Truthfully, I thought they’d died.
I planted them very late – June – and the bulbs had already started to dry out and go moldy in the bag. I’d planted a load of ixias at the same time, but they quickly shot up with green tops – very happy to be in the ground, despite the late start. Yet the tulips sat and sulked, with no sign of life at all. So I’d presumed that they were tulips no more, and were slowly turning themselves into compost. Imagine my surprise to return to the section today and see not only leaf tips but emerging purple flowers.
Jeez, now I’ll have to go back and do more work next week so that I can enjoy the blooms. Otherwise they will just be wasted on… well, on the neighbors.
Still, this afternoon was going to be all about potatoes. And yams. And shallots. And garlic. Just buried stuff, really. Very late, very underground things.
Rob is on his second week of work at his new job – and it’s 12-hour shifts with four days on and four days off. Yet despite having just done four 12-hour days, he took his first rest day of this week to come and give me a hand with the garden, bless him. He cleared the weeds while I followed up with the fertilizer and taters. I packed the beds pretty tight, so hopefully they crowd out the weeds. It was actually a very nice way to spend the afternoon together.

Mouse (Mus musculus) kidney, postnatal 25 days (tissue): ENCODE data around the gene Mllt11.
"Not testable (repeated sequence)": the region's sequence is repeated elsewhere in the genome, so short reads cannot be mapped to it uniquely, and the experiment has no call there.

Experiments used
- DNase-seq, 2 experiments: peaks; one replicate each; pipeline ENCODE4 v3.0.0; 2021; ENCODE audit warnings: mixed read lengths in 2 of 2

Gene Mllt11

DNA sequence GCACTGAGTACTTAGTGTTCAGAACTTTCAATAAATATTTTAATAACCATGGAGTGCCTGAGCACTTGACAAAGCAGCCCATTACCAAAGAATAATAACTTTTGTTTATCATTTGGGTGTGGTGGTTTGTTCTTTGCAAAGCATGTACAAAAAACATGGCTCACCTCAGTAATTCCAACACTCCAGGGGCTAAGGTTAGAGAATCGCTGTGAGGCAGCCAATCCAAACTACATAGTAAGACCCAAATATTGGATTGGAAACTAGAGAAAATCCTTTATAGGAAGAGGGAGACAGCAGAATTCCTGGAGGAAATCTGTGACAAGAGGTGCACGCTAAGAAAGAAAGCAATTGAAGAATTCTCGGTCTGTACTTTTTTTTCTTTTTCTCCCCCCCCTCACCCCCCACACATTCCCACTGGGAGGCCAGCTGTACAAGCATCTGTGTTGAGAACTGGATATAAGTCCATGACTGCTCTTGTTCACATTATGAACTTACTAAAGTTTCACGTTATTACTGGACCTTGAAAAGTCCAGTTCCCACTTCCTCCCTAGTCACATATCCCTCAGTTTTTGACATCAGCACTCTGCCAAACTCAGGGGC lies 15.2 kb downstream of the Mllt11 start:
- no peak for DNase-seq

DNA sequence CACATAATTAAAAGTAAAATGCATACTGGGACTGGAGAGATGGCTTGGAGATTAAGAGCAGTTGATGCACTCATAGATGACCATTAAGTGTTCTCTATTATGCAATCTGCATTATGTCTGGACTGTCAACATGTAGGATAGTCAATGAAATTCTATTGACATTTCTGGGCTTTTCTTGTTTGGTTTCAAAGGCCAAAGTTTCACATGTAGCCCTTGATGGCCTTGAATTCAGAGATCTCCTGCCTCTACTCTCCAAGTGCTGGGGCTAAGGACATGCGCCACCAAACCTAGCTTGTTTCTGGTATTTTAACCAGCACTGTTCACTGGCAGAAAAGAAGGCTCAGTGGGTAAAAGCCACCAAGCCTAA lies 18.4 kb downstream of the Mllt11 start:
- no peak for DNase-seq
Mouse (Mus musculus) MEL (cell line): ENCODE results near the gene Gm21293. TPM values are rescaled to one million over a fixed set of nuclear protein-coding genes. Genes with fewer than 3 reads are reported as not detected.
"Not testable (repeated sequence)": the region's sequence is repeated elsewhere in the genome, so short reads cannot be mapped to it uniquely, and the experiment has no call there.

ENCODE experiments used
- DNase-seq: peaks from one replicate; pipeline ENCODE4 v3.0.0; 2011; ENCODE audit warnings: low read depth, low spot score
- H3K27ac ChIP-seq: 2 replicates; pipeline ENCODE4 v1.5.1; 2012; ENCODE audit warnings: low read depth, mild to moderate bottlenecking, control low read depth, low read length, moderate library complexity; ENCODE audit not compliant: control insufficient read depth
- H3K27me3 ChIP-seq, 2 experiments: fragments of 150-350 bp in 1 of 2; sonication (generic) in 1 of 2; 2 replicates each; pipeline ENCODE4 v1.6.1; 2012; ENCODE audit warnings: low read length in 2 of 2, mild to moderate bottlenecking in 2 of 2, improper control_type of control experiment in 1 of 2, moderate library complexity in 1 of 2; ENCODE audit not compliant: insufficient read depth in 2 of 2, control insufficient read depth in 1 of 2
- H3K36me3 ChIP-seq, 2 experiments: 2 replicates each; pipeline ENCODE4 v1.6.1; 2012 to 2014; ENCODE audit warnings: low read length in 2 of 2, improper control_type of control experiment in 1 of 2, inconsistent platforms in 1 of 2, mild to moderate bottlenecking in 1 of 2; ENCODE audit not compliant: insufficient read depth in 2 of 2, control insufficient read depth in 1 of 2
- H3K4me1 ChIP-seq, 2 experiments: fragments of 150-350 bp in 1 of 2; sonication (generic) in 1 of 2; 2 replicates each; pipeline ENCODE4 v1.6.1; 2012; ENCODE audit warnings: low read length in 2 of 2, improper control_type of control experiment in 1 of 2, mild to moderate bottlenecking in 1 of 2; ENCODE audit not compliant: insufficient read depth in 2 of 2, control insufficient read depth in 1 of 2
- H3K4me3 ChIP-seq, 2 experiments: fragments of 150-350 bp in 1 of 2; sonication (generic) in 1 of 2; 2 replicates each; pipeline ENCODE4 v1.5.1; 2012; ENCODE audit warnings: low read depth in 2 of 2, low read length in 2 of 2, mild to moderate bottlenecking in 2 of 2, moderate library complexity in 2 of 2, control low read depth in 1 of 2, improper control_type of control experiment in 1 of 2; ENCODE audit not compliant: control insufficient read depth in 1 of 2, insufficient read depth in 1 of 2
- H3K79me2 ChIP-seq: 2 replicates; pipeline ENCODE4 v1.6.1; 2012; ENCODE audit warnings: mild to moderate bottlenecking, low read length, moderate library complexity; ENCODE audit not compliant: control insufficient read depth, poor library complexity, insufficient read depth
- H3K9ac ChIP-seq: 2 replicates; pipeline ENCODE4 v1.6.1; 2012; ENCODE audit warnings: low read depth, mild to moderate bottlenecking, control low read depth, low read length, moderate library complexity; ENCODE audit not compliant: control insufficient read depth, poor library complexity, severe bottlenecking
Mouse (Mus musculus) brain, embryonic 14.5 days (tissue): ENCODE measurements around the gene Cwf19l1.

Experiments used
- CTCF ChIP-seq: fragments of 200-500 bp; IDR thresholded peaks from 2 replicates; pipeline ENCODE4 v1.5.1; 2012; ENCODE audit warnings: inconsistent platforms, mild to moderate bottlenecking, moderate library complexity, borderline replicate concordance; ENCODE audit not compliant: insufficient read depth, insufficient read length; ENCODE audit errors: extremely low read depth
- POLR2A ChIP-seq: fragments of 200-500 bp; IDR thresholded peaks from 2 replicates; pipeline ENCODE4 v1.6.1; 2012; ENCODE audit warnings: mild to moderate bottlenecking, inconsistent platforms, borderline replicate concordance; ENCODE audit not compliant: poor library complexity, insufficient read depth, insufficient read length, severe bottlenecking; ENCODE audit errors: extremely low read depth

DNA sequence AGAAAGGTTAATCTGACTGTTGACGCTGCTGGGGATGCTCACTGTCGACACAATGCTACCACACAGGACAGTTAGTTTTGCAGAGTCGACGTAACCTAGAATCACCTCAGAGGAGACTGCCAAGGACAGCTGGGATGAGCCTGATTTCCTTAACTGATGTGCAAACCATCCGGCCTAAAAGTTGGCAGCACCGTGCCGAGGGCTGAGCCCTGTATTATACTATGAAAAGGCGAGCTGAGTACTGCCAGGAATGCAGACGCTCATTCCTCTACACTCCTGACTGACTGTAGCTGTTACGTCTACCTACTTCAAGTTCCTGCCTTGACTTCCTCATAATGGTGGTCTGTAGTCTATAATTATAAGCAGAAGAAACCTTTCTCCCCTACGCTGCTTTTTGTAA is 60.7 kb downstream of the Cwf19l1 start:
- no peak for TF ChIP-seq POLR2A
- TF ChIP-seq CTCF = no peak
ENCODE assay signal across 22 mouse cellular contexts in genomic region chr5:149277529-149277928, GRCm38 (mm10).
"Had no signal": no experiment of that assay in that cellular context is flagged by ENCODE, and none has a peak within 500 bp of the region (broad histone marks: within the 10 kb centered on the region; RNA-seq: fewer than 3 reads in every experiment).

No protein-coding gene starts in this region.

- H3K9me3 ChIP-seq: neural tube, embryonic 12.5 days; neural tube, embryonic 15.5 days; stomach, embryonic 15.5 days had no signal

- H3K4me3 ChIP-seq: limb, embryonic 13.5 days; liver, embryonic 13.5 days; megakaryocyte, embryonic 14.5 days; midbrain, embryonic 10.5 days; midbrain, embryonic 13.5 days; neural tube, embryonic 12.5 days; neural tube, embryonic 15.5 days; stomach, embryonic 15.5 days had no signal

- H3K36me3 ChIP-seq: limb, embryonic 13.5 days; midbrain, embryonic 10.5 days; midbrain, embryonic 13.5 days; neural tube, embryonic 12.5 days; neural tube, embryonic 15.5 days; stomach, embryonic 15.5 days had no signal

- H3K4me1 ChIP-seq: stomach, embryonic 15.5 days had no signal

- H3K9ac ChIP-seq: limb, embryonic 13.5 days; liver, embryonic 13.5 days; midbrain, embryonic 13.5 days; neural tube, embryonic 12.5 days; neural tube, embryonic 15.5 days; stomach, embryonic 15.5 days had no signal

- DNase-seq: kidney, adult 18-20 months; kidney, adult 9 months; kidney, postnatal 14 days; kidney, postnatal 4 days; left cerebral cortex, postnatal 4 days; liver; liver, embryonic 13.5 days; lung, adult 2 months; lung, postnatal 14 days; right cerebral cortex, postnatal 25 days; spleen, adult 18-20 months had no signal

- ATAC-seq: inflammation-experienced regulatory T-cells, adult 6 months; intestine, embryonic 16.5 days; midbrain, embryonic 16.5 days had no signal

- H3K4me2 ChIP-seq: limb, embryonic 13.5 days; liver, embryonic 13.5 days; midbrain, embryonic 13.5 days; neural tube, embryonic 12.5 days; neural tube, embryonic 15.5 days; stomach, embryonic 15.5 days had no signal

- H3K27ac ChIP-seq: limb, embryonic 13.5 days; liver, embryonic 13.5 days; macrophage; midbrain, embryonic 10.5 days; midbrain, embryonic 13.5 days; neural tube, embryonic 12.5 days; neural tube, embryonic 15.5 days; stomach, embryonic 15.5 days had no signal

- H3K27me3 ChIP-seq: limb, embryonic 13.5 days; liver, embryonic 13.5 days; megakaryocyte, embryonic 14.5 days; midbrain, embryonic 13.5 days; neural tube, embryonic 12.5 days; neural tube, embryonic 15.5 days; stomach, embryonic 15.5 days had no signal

And in general I’m pretty chuffed with how few plants we’ve lost (2) and how well most things seem to be coping with a full month of neglect. Some are suffering a bit from wind burn, like the date palm and Puka below:
But others (like the Manuka and ruby broom) are getting their feet under them and starting to flower:
Overall, I’m very hopeful about seeing all our hard work really start to prosper over the spring and summer.
Plus, yams. Yams and potatoes for the Christmas table. 2017. Maybe.
At the very least, there will be food available when we move in… someday.